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Government Contractors: What Must You Do by March 24, 2014 to Implement the New VEVRAA and Rehabilitation Act, Section 503 Regulations in your Affirmative Action Programs? Maybe Nothing!

In September of 2013, the Office of Federal Contract Compliance Programs issued new regulations that in Subpart C affect how government contractors must meet their affirmative action obligations for veterans and individuals with disabilities (“IWDs”). Among other things, these sweeping changes require covered contractors to change the content of their affirmative action programs (AAPs), their notices to subcontractors, and the EEO provisions contained in new or modified contracts and job postings. In addition, under the new regulations, contractors must implement new self-identification procedures for certain applicants and employees, and determine whether they are meeting a 7% utilization goal for IWDs and an 8% hiring goal for veterans. If not, the regulations require contractors to annually evaluate their outreach and recruitment efforts in a written report and adjust them accordingly.

With all of these new and revised requirements, the first thing any contractor must know is: When do these changes go into effect? The contracting community has been abuzz talking about the March 24, 2014 effective date of the regulations. While it is true that the regulations go into effect on this date, this is NOT the date by which OFCCP requires contractors to comply. In the Preambles to the regulations, OFCCP explicitly stated that contractors with written AAPs in place on March 24, 2014 need not revise their AAPs to include the new requirements until the start of their next plan year. Then, in a December 17, 2013 webinar, the OFCCP stated that it would “look the other way” and permit contractors to delay implementation of all of the Subpart C requirements included in the new regulations, not just those pertaining to AAP content until the post-March 24, 2014 expiration of the contractors’ current AAP. These other Subpart C requirements include the new self-identification processes, EEO clauses, and notices.

This means that contractors with an AAP in place prior to March 24, 2014 can wait until the natural expiration of their current AAP before implementing any of the changes required in Subpart C of the new regulations. The OFCCP confirmed this permitted implementation delay in the FAQ’s on its website pertaining to Section 503 and VEVRAA. Thus, contractors should be advised – “Don’t try to keep up with the Joneses!” Each covered contractor will have its own deadline by which implementation is required.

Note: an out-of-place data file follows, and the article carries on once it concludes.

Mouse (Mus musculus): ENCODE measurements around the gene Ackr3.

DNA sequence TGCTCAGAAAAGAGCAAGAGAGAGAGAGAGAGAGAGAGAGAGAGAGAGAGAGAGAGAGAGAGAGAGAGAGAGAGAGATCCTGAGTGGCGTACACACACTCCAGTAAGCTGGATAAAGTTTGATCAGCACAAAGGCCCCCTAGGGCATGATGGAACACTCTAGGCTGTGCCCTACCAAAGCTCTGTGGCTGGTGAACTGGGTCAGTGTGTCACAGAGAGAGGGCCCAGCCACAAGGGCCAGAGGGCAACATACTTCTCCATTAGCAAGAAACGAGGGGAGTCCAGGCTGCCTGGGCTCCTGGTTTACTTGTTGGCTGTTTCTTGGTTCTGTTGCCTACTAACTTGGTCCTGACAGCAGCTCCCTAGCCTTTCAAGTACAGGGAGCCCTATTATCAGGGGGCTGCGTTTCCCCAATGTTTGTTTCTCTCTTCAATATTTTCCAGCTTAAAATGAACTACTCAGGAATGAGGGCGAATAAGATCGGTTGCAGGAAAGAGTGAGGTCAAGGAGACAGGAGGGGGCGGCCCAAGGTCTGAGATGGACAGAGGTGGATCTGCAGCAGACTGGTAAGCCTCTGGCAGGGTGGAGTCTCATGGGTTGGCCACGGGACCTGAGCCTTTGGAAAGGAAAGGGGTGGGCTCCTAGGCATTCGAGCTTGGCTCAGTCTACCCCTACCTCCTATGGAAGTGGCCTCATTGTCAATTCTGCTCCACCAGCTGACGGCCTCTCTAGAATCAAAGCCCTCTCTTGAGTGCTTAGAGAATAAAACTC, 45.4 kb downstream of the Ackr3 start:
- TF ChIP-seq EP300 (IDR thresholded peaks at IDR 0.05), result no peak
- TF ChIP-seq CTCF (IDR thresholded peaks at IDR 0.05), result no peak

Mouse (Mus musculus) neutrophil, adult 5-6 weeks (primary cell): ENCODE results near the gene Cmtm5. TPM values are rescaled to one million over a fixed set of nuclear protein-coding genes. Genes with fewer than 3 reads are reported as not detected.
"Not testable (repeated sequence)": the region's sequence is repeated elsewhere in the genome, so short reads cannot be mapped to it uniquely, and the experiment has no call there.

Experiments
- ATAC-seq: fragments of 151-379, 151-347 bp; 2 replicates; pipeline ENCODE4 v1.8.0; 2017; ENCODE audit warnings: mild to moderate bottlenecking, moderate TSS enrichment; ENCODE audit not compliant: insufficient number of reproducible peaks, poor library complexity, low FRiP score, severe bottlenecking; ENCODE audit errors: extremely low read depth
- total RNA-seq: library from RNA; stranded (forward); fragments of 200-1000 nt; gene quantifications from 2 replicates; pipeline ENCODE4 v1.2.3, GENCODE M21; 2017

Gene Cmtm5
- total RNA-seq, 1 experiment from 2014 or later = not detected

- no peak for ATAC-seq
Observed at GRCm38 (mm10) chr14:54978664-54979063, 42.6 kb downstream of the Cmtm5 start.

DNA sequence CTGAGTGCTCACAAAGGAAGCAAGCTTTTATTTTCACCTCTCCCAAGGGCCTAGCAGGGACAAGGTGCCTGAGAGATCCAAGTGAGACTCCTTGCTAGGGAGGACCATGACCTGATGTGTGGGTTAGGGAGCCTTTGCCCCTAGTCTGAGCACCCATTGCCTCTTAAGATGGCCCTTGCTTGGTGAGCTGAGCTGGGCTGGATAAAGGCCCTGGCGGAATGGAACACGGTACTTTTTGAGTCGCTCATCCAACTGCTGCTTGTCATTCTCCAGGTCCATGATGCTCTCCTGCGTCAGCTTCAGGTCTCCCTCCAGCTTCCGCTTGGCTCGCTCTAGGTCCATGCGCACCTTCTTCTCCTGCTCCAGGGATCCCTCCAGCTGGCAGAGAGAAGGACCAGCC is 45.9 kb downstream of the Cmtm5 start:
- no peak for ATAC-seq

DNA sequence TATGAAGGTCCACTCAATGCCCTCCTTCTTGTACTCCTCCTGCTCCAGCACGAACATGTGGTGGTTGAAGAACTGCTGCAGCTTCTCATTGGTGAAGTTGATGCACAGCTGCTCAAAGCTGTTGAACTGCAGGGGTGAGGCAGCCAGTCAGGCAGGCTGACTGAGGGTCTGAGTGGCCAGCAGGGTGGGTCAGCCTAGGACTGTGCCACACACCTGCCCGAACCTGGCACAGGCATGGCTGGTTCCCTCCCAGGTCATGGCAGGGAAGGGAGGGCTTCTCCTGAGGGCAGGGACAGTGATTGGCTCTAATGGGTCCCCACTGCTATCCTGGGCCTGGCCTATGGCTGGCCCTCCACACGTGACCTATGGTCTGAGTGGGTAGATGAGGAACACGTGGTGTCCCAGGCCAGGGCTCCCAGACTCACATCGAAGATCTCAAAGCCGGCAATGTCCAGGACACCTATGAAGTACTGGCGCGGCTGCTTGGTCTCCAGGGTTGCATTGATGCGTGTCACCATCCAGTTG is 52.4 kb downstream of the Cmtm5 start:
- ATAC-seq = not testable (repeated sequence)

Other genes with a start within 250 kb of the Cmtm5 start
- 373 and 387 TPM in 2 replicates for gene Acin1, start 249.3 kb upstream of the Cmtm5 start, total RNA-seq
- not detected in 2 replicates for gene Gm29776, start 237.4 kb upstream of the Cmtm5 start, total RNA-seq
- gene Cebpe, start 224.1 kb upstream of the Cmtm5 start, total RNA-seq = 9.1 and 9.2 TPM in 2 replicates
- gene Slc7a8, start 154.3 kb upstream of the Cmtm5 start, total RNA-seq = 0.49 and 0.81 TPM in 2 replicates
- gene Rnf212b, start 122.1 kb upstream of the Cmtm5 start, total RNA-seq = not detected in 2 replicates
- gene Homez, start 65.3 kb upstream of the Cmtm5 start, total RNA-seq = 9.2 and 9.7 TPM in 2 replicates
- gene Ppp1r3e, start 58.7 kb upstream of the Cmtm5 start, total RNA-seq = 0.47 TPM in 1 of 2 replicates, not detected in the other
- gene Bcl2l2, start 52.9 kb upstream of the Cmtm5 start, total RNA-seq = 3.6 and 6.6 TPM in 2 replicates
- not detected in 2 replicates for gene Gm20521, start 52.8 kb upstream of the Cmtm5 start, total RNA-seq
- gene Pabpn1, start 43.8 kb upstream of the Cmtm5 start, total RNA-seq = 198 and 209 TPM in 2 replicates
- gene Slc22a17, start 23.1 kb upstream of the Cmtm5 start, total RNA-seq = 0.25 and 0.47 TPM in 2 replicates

Need more time?

Contractors can buy themselves more time by changing the expiration date of their current AAP to March 23, 2014 or a date prior and implement a new AAP under the old rules for a new 12-month period, potentially buying the contractor until March 23, 2015 to come into compliance with the new regulations. This change can be done unilaterally and without notice to the OFCCP.

We know that all contractors will use this additional time to study the new regulations and update their AAPs, forms and processes rather than procrastinate. However, when implementing their first AAPs under the new regulations, contractors can take further solace in the fact that the OFCCP has stated that they will not find contractors out of compliance in their first AAP under the new regulations, the “transitional AAP,” if the contractor has documented in it what compliance obligations the contractor had yet to accomplish and the efforts the contractor was undertaking to bring itself into compliance.

Thus, on March 24, 2014, contractors can take a deep breath and tune out the hype, knowing that they have time to comply with the new regulations.

Julie Reddig is an employment attorney at Lerch, Early & Brewer in Bethesda, Maryland. She defends management in a broad range of matters and disputes involving employment and the workplace, including wage and hour investigations by state and federal officials, discrimination, harassment, and overtime claims made by current and former employees.


This content is for your information only and is not intended to constitute legal advice. Please consult your attorney before acting on any information contained here.


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